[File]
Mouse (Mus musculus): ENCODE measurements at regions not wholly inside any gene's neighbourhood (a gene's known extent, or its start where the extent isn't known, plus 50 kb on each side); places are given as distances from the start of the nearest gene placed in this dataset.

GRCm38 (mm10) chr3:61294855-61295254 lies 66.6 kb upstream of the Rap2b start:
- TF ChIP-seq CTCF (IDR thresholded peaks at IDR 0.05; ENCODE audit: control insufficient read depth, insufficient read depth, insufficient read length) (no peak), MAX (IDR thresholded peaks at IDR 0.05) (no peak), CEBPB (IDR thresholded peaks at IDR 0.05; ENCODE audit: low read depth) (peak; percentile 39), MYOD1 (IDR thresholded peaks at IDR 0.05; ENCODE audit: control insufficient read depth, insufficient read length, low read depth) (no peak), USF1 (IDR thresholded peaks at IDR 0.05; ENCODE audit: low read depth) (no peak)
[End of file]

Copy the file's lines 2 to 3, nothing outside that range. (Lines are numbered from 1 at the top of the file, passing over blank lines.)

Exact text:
GRCm38 (mm10) chr3:61294855-61295254 lies 66.6 kb upstream of the Rap2b start:
- TF ChIP-seq CTCF (IDR thresholded peaks at IDR 0.05; ENCODE audit: control insufficient read depth, insufficient read depth, insufficient read length) (no peak), MAX (IDR thresholded peaks at IDR 0.05) (no peak), CEBPB (IDR thresholded peaks at IDR 0.05; ENCODE audit: low read depth) (peak; percentile 39), MYOD1 (IDR thresholded peaks at IDR 0.05; ENCODE audit: control insufficient read depth, insufficient read length, low read depth) (no peak), USF1 (IDR thresholded peaks at IDR 0.05; ENCODE audit: low read depth) (no peak)